In the random sample of 2000 women, five had not given an informed consent to further contact and were excluded. The retest questionnaire was returned by 1496 (75%) of the 1995 women. One test questionnaire was not available at the time of analysis, and seven women with null energy intake in either test or retest were excluded. Thus, 1488 respondents with two FFQ measurements could be included in the reproducibility analyses. Background characteristics were compared for the respondents and 1994 women from the original sample to check for selection bias. Except for age, all characteristics were based on self-reported information in the test questionnaire.

The reproducibility analysis of single questions in the FFQ included pairs of test-retest responses without missing values, so the number of subjects included varied. The analysis of food groups and nutrients included 1370 women (92%) who answered at least 50% of the frequency questions and had energy intake in the range 2500–15000 kJ in both test and retest. Similar inclusion criteria have previously been used in NOWAC [9]. The effects of exposure measurement error on disease risk estimates were investigated using the 1370 subjects from the food group and nutrient analysis, who also had completed a question about high blood pressure. Those who answered "yes" or "no" to this question in both test and retest, were defined as cases (n = 301) and controls (n = 712), respectively. Subjects with inconsistent or missing answers were excluded.

The food frequency questionnaire (FFQ)

The FFQ was designed to assess habitual diet over the past year, with emphasis on fish consumption and a traditional diet in the study population. Questions were asked about the intake of milk, coffee, orange juice, soft drinks, yoghurt, breakfast cereal, bread, fat on bread, toppings for open sandwiches (jam, cheeses, meat and fish products), fruit, vegetables, potatoes, rice, pasta, rice porridge, fish and fish products, shellfish, condiments and sauces for fish, meat and poultry, eggs, ice cream, cakes, desserts, chocolate, snacks, alcoholic beverages, and dietary supplements. Similar items were grouped together in blocks with question headings. The response options were predefined and listed in increasing order with check-boxes to facilitate completion and optical reading. For example, the items listed under the question "How often do you eat fruit?" were "apples/pears", "oranges", "bananas", and "other fruit" with the following options: "never/rarely", "1–3 per month", "1 per week", "2–4 per week", "5–6 per week", "1 per day", and "2+ per day". The first alternative for consumption frequencies was always "never/rarely", but the number of options ranged from 4 to 7 depending on the food. When convenient, the questions were phrased in terms of natural units, such as glasses (milk, fruit juice, soft drinks, and wine), cups (coffee), slices (bread), or number (eggs and potatoes). Separate questions about the usual amounts consumed were included for fat on bread, vegetables, fish and fish products, sauces and condiments for fish, meat and meat products, ice cream, chocolate, and cod liver oil supplements. The number of response options ranged from 3 to 5 with units in pieces, slices, decilitres, florets (broccoli and cauliflower), or spoonfuls. The dietary intake computations included a total of 132 questions in the FFQ (consumption frequencies = 91, types of fat used on bread = 7, amounts = 28, and time of year for the consumption of different species of fish = 6). A detailed list of the food items, including a specification of those with a separate amount question, can be found in Additional file 1. The original version of the test-retest FFQ is shown in Additional file 2.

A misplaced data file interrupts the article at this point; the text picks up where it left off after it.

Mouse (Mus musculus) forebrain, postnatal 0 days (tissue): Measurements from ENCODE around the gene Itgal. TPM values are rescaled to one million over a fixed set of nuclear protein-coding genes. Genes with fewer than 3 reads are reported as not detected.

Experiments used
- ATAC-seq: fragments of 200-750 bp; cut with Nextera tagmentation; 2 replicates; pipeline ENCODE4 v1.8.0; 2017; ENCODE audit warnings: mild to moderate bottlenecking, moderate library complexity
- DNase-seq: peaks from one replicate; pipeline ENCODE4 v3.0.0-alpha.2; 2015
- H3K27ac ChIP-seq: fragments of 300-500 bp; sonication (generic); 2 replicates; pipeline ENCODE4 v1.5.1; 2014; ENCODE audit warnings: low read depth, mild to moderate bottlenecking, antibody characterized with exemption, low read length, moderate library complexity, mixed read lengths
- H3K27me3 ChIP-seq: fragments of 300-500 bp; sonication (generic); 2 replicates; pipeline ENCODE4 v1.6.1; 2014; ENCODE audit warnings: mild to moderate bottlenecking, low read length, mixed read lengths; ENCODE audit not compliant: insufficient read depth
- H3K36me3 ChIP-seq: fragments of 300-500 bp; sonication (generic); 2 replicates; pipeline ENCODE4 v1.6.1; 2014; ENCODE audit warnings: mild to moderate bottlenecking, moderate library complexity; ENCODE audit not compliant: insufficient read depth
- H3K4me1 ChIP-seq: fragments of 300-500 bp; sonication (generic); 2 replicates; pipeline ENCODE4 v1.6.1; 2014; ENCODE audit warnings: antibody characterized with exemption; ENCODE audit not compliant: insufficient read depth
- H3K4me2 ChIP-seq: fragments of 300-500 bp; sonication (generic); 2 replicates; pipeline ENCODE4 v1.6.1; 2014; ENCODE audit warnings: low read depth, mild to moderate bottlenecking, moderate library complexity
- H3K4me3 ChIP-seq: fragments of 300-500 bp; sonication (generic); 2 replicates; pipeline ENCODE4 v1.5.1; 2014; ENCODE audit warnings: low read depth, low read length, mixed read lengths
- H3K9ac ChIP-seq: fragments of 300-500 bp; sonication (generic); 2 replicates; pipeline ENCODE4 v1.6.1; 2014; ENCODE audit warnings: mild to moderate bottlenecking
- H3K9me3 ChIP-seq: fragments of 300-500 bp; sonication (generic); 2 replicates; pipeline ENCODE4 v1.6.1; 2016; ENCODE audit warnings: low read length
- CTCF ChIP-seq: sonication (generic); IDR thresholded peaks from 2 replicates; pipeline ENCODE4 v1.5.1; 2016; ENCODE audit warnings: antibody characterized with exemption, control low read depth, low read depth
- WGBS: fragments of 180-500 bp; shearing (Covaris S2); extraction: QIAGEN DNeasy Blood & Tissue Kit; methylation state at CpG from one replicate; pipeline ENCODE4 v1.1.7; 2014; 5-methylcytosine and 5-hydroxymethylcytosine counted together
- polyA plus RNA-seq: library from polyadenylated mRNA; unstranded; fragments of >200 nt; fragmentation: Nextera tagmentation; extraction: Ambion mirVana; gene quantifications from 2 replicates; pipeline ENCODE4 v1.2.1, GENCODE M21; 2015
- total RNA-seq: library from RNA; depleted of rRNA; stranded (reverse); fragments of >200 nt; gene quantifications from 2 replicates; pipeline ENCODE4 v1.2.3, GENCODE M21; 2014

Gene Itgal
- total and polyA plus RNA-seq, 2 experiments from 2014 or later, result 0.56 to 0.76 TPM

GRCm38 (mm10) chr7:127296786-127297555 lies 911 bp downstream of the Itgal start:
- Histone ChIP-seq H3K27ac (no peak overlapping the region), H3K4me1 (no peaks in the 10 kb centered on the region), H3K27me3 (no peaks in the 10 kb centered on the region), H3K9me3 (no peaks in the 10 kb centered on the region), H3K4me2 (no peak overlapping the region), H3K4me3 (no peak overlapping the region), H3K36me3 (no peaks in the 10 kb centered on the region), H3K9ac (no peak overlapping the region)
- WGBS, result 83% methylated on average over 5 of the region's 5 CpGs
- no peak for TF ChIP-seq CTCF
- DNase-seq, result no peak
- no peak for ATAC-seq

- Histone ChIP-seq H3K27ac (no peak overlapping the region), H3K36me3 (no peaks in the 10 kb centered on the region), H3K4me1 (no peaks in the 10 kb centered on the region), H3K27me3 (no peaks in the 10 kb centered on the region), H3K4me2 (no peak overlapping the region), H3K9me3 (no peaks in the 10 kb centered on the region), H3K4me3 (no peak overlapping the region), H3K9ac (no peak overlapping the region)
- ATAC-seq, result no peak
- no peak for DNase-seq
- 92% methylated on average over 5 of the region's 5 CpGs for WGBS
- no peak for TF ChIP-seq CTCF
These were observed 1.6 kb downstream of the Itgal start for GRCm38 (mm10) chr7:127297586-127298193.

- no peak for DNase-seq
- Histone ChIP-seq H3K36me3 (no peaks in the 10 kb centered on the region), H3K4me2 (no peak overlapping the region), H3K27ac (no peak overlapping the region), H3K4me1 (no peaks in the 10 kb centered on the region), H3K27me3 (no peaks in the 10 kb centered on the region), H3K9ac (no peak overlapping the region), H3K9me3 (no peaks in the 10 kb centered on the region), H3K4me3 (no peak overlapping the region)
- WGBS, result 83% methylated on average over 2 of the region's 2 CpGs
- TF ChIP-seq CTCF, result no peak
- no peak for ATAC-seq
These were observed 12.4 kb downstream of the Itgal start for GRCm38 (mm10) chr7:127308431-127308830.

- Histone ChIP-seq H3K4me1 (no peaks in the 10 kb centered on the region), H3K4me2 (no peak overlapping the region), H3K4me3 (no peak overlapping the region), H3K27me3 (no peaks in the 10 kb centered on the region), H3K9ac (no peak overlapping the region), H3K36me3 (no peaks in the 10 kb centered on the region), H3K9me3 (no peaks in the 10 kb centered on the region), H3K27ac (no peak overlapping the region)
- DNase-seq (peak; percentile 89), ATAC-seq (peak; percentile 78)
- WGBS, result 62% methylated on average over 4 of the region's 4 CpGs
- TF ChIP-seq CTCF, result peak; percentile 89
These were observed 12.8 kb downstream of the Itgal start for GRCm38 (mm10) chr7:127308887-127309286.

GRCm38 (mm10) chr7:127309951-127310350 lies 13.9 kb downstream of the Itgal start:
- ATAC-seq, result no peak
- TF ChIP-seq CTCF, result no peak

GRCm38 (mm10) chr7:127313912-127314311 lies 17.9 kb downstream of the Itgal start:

Computation of dietary intake

The daily intake of food groups, energy, and nutrients was computed using an analysis program developed at the Institute of Community Medicine, University of Tromsø, for SAS software. The program was run with an updated file version of the food composition table for Norway [10]. Broader categories of foods (e.g. "apples/pears") were split into single foods according to frequency weights (e.g. 80% apples and 20% pears) derived from 24-hour dietary recalls in a random sample of women within NOWAC [11, 12]. For season specific frequencies (ice cream, fish, and cod liver oil supplements) the average for the whole year was used. Missing frequencies were treated as null intake, and missing portion sizes were substituted by the smallest portion for a conservative intake estimate. Standard portion sizes and standard weights were taken from official tables for Norway [13]. The type of fat used on bread was taken into account in the calculations, but not fat in cooking since the intake of fried and cooked foods was computed using values for prepared foods in the food composition table. The only dietary supplement included was cod liver oil (liquid and capsules), which is commonly used in Norway as a source of vitamin A, vitamin D, and long-chain ω-3 fatty acids. The food groups were based on the classification system in the EPIC-SOFT program for conducting 24-hour dietary recalls in the EPIC study [14], but with some modifications. Peanuts and potato chips were added to the EPIC group "Sugar and confectionary" and called "Sweets and salty snacks". The EPIC groups "Potatoes and other tubers" and "Egg and egg products" only included one item each from the FFQ and were therefore called "Potatoes" and "Eggs". A new group was made for cod liver oil. The food groups included whole food items, not ingredients, as recipes were not used. The composition of the food groups is given in Additional file 1.

Statistical analysis